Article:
31 Executive Function at age 3 years Income-to- Need Ratio Maternal Education African American ethnicity Parenting Positive 7, 15, 24 mos Cortisol Baseline 7, 15, 24, mos Executive Functions 36 mos Parenting Negative 7, 15, 24 mos -.42*** -.32***.19*** -.46*** -.26***.14**,.34***,.27*** -.15**,.-26*** -.39*** Blair et al. (2011) Child Development IQ 36 mos -.27***.26***.15

32 Emotion and Cognition  Are measures of emotional arousal and reactivity in infancy related to later executive function?  The combination of high level of reactivity with a high level of regulation predicting better executive functioning would be consistent with an optimal arousal hypothesis  Observed reactivity and regulation in response to a fear evoking mask presentation task

33 Mask  Three levels of negative emotional reactivity : low reactivity behaviors such as fussing, whining, frowning, furrowed brow, crinkled nose, slightly open or pressed lips; medium reactivity including crying, wide squared mouth, and eyes open or partially opened; and high reactivity including screams, wails, eyes partially or completely closed, and wide open mouth  Regulation: orienting to the environment and looking to mother; soothing/communication including self- comforting, neutral vocalizations, gesture, and seeking comfort/ contact; and avoidance/active regulation including avoidance, persistence (barrier task only), tension reduction, and rejection

34 Emotional Reactivity and Regulation at 15mos Predict Executive Function at 48mos Ursache et al. (2012) Developmental Psychology

35 Executive Function Development Mean (SD)EF 36EF 48 EF 36 mos.49 (.21) EF 48 mos.62 (.16).45** EF 60 mos.72 (.14).33**.57** months Executive function accuracy

36 Executive Function Change

37 Predictors of Change in EF ParameterEstimateStd. ErrorSig. Intercept Age Age * Age.000 Black State Maternal Ed Cortisol mean Household chaos Positive parenting Negative parenting Age * positive Age * negative Age * cortisol

38 Leveraging Change in Context  Leveraging change in context to strengthen inference about the relation of the environment to outcome  In the FLP data, incremental change in Home quality and Parenting quality between assessment time points is associated with incremental change in executive function  Among children equal in EF ability at age 36mos, change in home environment is associated with change in EF at age 60mos

39 Mean HOME and Change in HOME from 7 to 36 months

40 Predicting Executive Function Change at age 5 bse β Executive Function age HOME score age HOME dif age 5 – age Controlling for household income-to-need, maternal education, child race Blair et al. (in press) Developmental Psychology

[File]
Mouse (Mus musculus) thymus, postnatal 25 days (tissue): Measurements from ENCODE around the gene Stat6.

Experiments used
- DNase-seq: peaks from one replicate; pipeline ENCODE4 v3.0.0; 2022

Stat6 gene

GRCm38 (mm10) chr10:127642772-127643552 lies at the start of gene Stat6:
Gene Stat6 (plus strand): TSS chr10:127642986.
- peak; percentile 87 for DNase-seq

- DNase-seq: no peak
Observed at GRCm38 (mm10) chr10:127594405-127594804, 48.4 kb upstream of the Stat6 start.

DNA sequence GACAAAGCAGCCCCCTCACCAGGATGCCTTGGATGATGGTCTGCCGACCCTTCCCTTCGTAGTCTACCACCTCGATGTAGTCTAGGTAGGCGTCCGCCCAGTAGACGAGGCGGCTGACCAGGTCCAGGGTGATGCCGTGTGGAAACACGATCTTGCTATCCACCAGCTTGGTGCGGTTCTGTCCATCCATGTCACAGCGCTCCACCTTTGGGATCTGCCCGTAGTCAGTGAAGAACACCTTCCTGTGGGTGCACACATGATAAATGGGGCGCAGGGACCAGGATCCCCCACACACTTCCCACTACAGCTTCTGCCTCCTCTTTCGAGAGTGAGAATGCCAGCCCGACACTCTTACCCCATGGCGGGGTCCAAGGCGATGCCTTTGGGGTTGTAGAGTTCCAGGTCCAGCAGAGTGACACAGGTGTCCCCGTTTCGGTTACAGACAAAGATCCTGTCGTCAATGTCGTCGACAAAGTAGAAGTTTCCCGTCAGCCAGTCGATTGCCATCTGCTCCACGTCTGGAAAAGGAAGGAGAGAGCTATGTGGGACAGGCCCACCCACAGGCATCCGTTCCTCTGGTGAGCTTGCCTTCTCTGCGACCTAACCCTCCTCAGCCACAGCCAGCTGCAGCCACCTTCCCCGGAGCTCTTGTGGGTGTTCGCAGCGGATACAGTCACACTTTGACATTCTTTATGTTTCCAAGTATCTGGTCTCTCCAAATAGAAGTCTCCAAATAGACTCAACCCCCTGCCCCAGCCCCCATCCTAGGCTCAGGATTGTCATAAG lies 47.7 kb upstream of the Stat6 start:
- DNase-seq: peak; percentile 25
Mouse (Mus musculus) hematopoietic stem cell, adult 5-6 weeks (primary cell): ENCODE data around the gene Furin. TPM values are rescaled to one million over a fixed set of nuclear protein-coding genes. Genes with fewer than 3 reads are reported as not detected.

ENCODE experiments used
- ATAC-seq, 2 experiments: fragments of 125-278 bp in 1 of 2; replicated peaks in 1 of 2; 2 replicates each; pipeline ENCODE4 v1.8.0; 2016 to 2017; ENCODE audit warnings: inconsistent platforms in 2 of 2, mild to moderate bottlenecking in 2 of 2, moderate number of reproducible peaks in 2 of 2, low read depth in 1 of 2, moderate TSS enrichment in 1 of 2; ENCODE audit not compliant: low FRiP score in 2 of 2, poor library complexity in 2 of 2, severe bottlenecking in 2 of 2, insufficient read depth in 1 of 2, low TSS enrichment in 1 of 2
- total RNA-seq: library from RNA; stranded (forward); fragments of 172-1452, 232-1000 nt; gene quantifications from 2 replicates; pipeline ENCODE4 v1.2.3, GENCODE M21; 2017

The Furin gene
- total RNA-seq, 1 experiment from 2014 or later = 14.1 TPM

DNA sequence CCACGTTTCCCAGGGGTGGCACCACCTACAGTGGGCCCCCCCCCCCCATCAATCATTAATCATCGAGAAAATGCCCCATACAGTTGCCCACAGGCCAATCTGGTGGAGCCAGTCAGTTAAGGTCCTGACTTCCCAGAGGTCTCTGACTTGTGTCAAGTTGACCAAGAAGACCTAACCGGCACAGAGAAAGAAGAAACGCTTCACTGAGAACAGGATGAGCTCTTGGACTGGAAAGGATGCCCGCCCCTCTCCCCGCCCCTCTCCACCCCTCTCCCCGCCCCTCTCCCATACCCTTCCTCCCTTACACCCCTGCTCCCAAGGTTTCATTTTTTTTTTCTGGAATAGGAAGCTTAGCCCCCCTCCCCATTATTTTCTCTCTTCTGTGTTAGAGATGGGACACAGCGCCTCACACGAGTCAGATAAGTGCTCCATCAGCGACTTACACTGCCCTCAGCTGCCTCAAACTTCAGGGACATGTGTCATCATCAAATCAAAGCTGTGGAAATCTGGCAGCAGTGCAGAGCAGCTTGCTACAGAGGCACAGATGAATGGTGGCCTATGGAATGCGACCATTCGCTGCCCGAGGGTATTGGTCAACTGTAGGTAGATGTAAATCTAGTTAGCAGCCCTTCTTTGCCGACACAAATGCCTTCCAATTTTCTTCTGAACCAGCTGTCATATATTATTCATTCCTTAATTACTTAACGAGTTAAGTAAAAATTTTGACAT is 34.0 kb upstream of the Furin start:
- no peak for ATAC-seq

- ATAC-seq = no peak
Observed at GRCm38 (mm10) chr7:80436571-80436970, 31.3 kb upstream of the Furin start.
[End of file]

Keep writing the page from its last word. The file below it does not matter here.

41 Latent change model Blair et al. (in press) Developmental Psychology

42 Cortisol, Risk, and Hours in Child Care β =.16, p <.001 β = -.12, p <.04 β =.19 p <.01 β = -.07, p = ns Berry et al. (in press a) Developmental Psychology

43 Gene X Environment  Variants of genes associated with ‘sensitivity’ to dopamine, norepinephrine, and cortisol will be differentially related to executive function ability depending on level of risk in the environment (GxE interaction)  High sensitivity will be associated with low executive function in high risk contexts and high executive function in low risk (high support) contexts  Interaction will take one of three forms

44 Genetics  COMT rs4680 catechol-o-methyltransferase  Substitution of G for A resulting in valine to methionine substitution at position 158, val 158 met, resulting in less efficient (1/3) breakdown (catabolism) of catecholamines in the synapse  Important in PFC where molecular transporters are less abundant  Codominant; met variant may be specific to humans

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47 COMT and EF

48 Conclusions and Implications  A psychobiological model of self-regulation indicates a focus on the function of behavior in context; adaptation  Prevention efforts can recognize the multilevel manifestation of risk (genes, physiology, emotion, cognition) in efforts to reduce or counteract it  Conditions of poverty have been shown to be stressful physiologically for children, but we know relatively little about stress physiology and genetics of self-regulation  Research and theory suggest the importance of the regulation of stress; not that stress is inherently harmful but is something to be managed – controllable vs. uncontrollable

49 Collaborators and Funders Penn State University Mark Greenberg, PhD Doug Granger, PhD Cynthia Stifter, PhD Leah Hibel, PhD Katie Kivlighan, PhD Kristine Voegtline, PhD UNC Chapel Hill Lynne Vernon-Feagans, PhD Martha Cox, PhD Margaret Burchinal, PhD Mike Willoughby, PhD Patricia Garrett-Peters, PhD Roger Mills-Koonce, PhD Eloise Neebe, MA Laura Kuhn, MA Funding National Institute of Child Health and Human Development R03 HD39750, P01 HD39667, R01 HD51502 (ARRA) Institute of Education Sciences R305A New York University Cybele Raver, PhD, Daniel Berry, PhD Alexandra Ursache, MA Eric Finegood Alyssa Pintar Rachel McKinnon